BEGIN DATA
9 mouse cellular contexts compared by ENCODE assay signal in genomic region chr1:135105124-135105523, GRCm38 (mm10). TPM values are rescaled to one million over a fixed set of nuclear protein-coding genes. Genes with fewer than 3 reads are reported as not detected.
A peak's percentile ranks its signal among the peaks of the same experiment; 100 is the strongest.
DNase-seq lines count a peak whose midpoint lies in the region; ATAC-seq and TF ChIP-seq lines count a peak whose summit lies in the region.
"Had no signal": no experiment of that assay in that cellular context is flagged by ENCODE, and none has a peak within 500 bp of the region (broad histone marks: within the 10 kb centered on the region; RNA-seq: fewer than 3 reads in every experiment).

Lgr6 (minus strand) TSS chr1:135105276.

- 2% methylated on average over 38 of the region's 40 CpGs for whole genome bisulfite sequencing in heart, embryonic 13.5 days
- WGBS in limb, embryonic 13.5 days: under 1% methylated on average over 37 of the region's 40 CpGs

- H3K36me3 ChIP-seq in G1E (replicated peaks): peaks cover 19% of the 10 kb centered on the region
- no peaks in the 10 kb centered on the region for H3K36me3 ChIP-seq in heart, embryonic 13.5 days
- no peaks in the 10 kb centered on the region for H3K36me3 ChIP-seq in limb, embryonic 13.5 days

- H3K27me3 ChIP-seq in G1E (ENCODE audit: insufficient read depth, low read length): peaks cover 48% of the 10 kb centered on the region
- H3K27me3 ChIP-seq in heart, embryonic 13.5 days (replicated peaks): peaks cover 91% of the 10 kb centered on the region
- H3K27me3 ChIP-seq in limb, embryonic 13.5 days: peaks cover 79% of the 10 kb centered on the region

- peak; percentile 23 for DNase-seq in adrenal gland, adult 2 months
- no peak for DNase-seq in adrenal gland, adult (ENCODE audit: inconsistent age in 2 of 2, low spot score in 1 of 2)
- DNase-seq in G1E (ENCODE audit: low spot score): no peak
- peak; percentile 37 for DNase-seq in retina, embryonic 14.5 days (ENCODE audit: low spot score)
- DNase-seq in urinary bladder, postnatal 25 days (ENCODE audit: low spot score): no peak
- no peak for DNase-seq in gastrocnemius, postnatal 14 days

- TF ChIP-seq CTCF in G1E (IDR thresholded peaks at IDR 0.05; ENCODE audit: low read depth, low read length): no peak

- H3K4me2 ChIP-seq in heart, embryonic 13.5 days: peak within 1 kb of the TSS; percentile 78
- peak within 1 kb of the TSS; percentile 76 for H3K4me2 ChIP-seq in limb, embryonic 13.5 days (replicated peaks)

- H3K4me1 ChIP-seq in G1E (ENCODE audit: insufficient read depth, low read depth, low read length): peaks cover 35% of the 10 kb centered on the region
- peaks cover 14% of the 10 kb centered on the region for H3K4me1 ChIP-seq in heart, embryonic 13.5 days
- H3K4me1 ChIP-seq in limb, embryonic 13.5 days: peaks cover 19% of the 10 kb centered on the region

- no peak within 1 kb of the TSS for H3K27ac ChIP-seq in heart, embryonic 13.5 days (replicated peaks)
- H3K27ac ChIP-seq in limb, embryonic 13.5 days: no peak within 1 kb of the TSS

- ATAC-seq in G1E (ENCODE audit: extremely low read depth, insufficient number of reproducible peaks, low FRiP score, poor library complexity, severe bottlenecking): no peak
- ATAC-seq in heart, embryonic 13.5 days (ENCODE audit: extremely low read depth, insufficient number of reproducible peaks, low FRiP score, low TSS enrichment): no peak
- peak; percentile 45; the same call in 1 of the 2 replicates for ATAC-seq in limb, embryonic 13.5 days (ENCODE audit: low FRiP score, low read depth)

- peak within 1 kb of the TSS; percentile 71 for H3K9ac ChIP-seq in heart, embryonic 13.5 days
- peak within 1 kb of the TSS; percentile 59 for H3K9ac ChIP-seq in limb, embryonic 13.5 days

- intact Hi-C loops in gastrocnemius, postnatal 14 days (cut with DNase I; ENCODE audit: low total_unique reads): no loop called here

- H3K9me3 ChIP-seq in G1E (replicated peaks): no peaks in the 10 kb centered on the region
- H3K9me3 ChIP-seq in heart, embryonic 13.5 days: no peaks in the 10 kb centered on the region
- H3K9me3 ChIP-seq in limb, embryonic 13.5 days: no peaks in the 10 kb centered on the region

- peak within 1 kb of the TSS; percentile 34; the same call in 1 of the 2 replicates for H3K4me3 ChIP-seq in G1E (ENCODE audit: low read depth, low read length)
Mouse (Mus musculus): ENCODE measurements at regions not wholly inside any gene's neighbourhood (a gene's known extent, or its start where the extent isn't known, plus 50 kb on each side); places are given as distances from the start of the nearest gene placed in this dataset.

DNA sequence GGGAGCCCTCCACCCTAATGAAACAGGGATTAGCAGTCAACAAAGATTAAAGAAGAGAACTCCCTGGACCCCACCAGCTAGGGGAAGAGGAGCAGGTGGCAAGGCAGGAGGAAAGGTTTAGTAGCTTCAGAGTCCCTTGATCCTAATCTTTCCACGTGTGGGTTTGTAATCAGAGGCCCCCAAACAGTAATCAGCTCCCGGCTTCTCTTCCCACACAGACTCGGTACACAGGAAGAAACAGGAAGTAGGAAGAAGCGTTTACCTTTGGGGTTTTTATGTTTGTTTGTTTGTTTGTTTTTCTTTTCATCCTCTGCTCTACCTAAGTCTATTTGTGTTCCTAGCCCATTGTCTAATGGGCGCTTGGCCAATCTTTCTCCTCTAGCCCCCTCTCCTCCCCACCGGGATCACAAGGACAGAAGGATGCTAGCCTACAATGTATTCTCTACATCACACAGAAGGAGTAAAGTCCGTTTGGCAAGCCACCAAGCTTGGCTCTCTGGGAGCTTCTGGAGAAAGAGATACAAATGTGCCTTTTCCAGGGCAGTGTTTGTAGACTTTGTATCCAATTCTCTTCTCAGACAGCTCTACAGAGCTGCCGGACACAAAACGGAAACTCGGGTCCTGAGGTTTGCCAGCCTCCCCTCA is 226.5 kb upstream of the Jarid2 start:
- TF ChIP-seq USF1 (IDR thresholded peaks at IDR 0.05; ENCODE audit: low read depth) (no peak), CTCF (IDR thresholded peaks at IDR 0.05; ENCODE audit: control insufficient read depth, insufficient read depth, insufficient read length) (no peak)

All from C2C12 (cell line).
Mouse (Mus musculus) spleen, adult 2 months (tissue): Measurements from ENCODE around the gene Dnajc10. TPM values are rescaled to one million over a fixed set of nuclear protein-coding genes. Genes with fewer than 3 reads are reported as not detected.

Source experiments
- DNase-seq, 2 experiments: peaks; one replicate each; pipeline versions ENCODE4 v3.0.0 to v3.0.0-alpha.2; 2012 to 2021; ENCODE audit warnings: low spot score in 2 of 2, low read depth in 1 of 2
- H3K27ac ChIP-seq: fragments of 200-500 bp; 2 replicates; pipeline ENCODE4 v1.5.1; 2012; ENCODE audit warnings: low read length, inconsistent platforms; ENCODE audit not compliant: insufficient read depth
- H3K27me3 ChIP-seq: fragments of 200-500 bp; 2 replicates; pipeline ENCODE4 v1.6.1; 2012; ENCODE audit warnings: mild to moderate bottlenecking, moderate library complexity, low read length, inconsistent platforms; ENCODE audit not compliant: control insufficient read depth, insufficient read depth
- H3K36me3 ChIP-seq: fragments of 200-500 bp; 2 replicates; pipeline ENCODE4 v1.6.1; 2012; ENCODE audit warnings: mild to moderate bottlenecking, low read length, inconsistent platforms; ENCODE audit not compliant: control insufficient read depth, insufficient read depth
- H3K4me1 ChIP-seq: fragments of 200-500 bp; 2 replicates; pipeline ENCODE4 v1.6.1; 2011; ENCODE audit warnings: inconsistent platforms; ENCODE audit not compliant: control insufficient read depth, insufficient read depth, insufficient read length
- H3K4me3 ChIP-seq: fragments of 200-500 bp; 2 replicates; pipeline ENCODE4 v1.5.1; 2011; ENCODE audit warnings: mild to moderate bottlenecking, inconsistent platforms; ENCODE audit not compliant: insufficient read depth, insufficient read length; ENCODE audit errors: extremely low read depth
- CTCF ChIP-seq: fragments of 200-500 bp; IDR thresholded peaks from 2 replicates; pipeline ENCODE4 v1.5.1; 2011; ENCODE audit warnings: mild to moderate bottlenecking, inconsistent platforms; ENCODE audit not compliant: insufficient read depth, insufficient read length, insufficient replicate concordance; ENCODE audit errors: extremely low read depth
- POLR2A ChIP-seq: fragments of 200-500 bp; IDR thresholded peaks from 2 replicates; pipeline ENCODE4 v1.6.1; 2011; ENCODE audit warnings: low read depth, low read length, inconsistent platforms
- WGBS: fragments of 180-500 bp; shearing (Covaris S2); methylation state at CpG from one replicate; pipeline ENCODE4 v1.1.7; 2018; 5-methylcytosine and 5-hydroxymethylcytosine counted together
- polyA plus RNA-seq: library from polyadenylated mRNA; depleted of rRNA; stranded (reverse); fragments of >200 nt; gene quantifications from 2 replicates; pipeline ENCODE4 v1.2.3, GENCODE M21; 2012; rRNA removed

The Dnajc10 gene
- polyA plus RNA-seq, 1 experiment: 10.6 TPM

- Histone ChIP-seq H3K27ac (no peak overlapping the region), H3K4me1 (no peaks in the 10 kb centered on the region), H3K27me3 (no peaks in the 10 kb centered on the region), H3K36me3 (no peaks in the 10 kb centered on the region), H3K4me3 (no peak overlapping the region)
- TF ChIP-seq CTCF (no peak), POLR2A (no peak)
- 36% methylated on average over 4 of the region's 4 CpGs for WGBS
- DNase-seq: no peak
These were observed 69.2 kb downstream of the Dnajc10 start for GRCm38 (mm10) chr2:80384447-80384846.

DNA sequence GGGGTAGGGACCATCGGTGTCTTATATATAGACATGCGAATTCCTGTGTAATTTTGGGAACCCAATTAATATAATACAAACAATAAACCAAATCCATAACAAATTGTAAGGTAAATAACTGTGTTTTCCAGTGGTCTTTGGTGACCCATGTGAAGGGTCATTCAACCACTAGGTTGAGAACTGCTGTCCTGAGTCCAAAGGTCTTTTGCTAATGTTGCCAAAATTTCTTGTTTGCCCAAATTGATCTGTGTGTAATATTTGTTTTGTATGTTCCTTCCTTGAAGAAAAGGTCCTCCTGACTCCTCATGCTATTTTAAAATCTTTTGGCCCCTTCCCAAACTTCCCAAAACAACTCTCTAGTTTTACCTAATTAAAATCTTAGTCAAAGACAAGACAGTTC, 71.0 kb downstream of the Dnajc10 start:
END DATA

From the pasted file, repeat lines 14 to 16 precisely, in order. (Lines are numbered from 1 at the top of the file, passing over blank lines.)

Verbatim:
- peak; percentile 23 for DNase-seq in adrenal gland, adult 2 months
- no peak for DNase-seq in adrenal gland, adult (ENCODE audit: inconsistent age in 2 of 2, low spot score in 1 of 2)
- DNase-seq in G1E (ENCODE audit: low spot score): no peak